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Ball mark remover tool
5609533 Ball mark remover tool
Patent Drawings:Drawing: 5609533-2    Drawing: 5609533-3    Drawing: 5609533-4    
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(3 images)

Inventor: Wheeler
Date Issued: March 11, 1997
Application: 08/568,401
Filed: December 15, 1995
Inventors: Wheeler; Robert A. (Reno, NV)
Assignee:
Primary Examiner: Grieb; William H.
Assistant Examiner:
Attorney Or Agent: Christie, Parker & Hale, LLP
U.S. Class: 473/406; 473/408
Field Of Search: 473/406; 473/408
International Class:
U.S Patent Documents: 3539017; 3622157; 4151937; 4787632; 4884805; 4960239; 4960278; 4984790; 5022650; 5110123; 5160134; 5209469; 5211395; 5224700; 5226647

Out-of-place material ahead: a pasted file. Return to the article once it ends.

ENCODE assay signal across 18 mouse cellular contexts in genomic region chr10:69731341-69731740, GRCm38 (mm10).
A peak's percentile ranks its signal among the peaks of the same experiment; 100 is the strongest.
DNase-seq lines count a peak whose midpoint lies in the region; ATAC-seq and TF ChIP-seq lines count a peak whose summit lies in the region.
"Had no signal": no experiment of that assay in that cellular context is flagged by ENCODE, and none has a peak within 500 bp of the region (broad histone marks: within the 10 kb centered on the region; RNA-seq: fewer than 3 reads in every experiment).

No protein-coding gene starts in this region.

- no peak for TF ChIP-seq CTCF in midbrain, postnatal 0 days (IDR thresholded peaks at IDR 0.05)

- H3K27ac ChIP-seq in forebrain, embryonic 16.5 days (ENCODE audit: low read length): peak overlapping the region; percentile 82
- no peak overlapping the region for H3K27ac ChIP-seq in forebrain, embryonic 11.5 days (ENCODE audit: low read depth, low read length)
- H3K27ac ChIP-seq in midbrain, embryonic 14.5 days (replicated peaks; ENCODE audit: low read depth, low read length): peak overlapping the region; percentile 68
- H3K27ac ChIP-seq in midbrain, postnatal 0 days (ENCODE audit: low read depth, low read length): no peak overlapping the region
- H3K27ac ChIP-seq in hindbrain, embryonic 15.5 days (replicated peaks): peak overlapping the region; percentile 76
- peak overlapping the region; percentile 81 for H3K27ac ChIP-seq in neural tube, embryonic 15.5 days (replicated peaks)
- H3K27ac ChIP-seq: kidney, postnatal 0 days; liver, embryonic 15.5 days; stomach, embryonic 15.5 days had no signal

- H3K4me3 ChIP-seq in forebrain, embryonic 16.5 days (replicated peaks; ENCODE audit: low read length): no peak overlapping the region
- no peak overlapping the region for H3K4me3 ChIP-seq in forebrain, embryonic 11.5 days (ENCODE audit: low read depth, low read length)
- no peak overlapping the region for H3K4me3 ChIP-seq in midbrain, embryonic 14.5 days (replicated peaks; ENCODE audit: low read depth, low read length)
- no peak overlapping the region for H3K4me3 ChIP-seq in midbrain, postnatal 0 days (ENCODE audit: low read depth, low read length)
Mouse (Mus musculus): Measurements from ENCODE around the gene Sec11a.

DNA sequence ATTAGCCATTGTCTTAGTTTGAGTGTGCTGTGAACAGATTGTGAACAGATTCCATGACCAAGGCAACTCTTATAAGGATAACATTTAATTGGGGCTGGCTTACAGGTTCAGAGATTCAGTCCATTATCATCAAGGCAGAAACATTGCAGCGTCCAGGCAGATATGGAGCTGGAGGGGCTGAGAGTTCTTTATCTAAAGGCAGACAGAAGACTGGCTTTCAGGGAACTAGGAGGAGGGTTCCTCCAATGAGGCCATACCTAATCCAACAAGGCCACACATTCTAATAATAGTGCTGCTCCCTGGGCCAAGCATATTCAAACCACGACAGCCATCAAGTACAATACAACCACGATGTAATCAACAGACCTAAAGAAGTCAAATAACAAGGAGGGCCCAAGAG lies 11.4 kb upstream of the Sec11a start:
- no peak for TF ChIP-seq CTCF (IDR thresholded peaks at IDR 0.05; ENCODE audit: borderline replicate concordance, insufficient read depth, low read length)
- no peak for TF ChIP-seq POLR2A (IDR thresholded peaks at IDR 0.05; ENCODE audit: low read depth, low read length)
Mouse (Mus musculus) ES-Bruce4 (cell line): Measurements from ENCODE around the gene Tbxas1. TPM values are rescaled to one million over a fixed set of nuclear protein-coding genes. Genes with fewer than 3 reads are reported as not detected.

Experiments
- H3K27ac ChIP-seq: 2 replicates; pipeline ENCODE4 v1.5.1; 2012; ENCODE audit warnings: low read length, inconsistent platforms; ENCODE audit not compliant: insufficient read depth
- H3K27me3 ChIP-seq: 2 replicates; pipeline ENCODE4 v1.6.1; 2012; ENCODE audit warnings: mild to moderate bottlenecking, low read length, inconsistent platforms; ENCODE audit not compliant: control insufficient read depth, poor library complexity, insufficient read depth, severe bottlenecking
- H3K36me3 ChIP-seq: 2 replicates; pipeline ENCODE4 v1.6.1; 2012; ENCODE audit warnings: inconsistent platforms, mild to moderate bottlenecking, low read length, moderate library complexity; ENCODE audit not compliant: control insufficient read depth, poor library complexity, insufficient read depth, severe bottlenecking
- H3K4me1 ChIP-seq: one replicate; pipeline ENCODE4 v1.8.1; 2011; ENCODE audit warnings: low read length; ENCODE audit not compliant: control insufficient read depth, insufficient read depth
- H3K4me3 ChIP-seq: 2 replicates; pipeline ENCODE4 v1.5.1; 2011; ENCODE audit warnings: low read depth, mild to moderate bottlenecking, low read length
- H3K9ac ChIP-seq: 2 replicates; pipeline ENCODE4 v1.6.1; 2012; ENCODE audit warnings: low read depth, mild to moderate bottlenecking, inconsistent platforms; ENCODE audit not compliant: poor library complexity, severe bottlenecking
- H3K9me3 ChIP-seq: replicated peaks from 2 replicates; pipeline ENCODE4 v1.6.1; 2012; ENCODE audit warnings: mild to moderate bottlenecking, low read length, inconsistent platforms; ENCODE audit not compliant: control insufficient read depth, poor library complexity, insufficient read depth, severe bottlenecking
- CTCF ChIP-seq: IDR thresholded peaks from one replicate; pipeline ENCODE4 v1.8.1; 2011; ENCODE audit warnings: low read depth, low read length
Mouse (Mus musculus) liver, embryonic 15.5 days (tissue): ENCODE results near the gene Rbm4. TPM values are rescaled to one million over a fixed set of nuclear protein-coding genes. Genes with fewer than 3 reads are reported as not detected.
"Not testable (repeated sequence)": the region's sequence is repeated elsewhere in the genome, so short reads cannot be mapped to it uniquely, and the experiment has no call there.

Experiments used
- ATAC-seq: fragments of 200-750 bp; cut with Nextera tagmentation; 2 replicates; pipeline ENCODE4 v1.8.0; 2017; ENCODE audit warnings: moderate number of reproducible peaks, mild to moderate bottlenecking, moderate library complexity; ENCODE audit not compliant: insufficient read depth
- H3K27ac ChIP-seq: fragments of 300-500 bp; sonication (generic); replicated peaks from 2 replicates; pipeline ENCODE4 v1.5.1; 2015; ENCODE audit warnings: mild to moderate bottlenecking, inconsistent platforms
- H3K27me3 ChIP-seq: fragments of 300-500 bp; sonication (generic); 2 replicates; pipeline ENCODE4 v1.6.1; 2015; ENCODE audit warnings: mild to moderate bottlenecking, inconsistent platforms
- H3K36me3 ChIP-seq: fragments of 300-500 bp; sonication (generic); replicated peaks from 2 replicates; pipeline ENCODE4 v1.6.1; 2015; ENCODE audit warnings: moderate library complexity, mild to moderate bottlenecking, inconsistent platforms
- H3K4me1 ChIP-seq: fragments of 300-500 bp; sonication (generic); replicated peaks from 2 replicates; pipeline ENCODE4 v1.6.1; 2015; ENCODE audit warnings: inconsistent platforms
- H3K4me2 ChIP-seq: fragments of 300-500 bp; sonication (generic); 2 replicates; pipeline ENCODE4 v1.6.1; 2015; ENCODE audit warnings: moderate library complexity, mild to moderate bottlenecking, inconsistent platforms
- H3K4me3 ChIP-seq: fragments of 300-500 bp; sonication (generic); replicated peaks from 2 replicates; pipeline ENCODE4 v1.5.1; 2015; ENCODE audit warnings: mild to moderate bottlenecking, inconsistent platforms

Foreign Patent Documents: 531217; 247179A
Other References:









Abstract: A tool for use in the game of golf, comprised of a polygonal prongs along with a radiused edge, which is used to remove ball marks such as indentions and ridges from golf ground surfaces. These ball marks are formed when the ball impacts the ground surface. The tool additionally incorporates a case for the carrying of small objects. These small objects include a moistened sponge or similar material to clean golf balls or club heads. A substantially leak-proof engagement between the body and the cover of the case allows the sponge or similar material to remain moist over extended periods of time, thus prolonging the material's cleaning capability.
Claim: What is claimed is: